Discovery of Megalithic Stone Jars in Assam

In the Dima Hasao district of Assam, a number of megalithic stone jars have been discovered. This discovery has highlighted the possible links, that date back to the second millennium BC, between Southeast Asia and the Northeast region of India.

Overview:

  • Three distinct shaped jars have been documented in the paper, ‘An archaeological survey of the Assam stone jar sites.’
  • In a site named Nuchubunglo, 546 jars were discovered making it the largest such site across the planet.
  • The study that has been published in Asian Archaeology has called for more research so as to understand this cultural relationship between Laos and Assam and Indonesia.
  • Indonesia and Laos are the only two other sites from where such similar jars have been discovered.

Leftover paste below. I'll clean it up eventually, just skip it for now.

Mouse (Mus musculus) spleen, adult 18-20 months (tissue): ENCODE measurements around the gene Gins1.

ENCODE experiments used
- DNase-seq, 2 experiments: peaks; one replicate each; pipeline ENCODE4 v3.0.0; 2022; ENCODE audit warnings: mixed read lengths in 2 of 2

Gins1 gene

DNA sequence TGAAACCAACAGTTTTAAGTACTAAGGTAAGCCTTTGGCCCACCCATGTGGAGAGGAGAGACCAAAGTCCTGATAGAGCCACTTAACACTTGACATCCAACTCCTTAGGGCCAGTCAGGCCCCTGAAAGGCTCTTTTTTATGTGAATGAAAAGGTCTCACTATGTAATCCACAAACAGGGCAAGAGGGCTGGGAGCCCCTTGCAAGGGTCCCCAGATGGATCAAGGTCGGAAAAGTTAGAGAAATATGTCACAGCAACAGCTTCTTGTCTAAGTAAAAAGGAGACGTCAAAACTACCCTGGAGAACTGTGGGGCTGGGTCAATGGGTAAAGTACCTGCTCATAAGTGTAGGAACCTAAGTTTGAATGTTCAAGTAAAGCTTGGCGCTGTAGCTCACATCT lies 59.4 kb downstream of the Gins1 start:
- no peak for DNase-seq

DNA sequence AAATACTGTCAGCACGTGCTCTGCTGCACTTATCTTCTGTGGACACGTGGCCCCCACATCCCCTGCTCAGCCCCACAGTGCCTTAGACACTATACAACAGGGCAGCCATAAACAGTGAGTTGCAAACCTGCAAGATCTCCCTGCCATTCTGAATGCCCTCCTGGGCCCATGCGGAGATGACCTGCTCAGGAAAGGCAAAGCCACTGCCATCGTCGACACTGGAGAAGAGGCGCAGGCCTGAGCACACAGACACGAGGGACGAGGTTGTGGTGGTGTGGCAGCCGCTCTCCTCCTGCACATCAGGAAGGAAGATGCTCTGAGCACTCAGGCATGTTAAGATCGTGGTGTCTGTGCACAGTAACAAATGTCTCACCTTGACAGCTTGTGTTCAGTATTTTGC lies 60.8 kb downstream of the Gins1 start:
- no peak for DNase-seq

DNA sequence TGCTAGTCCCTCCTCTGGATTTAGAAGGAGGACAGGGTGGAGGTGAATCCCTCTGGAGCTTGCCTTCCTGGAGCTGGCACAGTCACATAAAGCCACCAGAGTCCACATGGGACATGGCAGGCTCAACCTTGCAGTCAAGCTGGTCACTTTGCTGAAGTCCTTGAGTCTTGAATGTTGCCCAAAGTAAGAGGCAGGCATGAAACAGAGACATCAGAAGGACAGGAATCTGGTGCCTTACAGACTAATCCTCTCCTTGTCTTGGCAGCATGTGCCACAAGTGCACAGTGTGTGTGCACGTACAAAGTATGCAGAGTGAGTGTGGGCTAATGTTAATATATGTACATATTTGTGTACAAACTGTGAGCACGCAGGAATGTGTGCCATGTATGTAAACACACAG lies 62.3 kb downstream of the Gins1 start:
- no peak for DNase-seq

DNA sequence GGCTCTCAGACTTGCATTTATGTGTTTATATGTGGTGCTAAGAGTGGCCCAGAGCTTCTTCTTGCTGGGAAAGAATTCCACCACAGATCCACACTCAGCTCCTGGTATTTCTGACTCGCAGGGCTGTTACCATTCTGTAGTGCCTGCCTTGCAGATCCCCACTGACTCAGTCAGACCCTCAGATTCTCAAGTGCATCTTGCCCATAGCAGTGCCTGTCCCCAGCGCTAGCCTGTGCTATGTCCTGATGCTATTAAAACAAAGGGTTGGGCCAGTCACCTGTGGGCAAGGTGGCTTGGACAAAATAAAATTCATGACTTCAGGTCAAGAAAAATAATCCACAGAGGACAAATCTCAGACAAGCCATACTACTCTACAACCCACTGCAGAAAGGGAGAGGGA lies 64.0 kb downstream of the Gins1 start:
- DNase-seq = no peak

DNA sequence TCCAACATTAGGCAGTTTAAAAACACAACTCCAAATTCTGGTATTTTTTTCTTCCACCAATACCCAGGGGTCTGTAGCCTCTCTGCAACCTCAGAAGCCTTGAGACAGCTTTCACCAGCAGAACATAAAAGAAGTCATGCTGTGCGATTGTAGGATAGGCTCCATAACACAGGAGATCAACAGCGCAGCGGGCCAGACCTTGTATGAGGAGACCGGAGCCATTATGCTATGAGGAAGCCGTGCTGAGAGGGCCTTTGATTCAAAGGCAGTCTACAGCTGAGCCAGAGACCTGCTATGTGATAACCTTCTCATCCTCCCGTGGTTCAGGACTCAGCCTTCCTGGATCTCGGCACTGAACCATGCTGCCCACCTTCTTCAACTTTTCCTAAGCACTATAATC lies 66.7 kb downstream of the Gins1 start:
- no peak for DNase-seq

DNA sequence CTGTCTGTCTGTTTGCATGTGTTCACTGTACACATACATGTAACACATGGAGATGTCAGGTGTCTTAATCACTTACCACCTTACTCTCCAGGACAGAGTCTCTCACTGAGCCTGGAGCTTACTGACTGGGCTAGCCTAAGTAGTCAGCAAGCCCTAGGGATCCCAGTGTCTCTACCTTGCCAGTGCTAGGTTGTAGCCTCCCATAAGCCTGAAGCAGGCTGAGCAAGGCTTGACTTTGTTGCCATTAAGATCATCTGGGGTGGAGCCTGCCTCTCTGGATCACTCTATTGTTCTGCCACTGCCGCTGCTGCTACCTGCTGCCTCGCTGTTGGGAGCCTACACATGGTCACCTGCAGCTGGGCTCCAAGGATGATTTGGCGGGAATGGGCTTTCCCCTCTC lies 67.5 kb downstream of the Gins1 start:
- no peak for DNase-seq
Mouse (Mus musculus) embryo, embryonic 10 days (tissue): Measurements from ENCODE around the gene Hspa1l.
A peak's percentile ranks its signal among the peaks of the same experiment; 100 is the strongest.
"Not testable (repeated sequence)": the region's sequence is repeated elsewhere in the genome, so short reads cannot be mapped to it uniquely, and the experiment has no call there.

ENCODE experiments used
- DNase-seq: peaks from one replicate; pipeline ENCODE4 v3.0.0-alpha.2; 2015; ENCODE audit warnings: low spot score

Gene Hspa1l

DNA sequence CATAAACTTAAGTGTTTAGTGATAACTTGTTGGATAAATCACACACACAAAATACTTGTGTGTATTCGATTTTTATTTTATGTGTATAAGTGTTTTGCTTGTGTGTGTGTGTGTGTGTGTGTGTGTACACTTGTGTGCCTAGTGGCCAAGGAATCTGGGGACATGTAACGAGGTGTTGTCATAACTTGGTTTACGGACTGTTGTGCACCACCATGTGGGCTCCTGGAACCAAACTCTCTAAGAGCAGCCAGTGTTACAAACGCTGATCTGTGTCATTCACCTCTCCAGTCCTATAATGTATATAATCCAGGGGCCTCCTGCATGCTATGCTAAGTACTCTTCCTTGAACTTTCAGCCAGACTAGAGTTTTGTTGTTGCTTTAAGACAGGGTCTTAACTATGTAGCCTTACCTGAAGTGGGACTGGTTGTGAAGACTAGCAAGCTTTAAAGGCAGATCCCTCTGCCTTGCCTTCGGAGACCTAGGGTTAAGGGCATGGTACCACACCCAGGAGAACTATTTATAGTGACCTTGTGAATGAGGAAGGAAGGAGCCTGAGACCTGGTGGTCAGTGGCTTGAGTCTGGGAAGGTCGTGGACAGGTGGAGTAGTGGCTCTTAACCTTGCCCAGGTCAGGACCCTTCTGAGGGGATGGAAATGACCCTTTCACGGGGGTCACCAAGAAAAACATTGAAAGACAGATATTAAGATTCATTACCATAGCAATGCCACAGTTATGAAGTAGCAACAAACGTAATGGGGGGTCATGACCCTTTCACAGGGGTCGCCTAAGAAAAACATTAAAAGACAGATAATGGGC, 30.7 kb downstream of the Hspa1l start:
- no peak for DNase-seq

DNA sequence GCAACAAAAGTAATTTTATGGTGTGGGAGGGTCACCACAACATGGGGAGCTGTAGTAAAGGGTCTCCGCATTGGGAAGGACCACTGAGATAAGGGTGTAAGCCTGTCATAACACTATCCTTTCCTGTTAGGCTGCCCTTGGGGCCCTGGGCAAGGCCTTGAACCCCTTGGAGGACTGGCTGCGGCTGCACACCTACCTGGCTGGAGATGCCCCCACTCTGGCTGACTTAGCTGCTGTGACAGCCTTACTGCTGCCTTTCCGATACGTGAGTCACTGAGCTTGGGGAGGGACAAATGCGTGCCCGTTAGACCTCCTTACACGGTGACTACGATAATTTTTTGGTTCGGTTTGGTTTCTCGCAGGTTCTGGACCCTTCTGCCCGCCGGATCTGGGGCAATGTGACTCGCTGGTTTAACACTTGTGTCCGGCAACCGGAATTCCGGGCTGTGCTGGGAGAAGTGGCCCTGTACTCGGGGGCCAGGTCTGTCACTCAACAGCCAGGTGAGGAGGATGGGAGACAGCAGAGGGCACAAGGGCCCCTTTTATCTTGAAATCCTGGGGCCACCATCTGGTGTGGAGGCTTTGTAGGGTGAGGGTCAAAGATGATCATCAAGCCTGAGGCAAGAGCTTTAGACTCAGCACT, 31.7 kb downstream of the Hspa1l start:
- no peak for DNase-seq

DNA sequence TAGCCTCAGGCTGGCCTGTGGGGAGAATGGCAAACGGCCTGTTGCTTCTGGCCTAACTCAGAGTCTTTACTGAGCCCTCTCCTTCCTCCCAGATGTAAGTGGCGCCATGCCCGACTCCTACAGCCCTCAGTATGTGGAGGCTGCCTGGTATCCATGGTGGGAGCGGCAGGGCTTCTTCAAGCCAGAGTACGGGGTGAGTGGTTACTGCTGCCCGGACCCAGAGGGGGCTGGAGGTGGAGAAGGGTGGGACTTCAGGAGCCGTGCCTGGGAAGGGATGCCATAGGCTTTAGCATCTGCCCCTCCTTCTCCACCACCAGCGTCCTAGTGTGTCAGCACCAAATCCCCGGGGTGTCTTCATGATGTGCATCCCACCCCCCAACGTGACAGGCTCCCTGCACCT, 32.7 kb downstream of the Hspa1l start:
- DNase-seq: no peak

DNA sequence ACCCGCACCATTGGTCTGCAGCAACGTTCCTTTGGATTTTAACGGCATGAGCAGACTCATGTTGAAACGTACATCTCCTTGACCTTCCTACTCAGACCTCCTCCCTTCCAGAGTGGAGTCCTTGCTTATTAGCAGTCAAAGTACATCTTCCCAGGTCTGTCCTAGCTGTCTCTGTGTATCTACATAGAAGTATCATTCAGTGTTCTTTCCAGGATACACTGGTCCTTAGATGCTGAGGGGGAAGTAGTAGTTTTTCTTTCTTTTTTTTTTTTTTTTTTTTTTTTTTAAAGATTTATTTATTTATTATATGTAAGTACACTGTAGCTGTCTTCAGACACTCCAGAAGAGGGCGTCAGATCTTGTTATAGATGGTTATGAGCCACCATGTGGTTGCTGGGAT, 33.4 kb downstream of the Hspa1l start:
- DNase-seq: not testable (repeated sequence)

About the discovery of the megalithic jars

The jars that were discovered in Assam were first sighted in the year 1929 by John Henry Hutton and James Philip Mills, British civil servants. The presence of the jars was recorded by them to have been found in six different sites in Kobak, Dima Hasao: Derebore (now Hojai Dobongling), Molongpa (now Melangpeuram), Kartong, Bolasan (now Nuchubunglo), and Ndunglo. In 2016 and 2020 more such sites have been discovered.

The jars have not been scientifically dated yet but links could be drawn with the stone jars that were discovered in Indonesia and Laos. The jars that were found in the three sites have morphological and typological similarities. The jars that were discovered in Laos were dated and it showed that they were placed at the sites during the late second millennium BC. Inside the jars, human skeletal remains have been found, while remains were also found buried around the jars. The functions of the jars that were discovered in Indonesia remain unconfirmed, but researchers suggest that they were also used in a similar mortuary role as the ones found in Laos.

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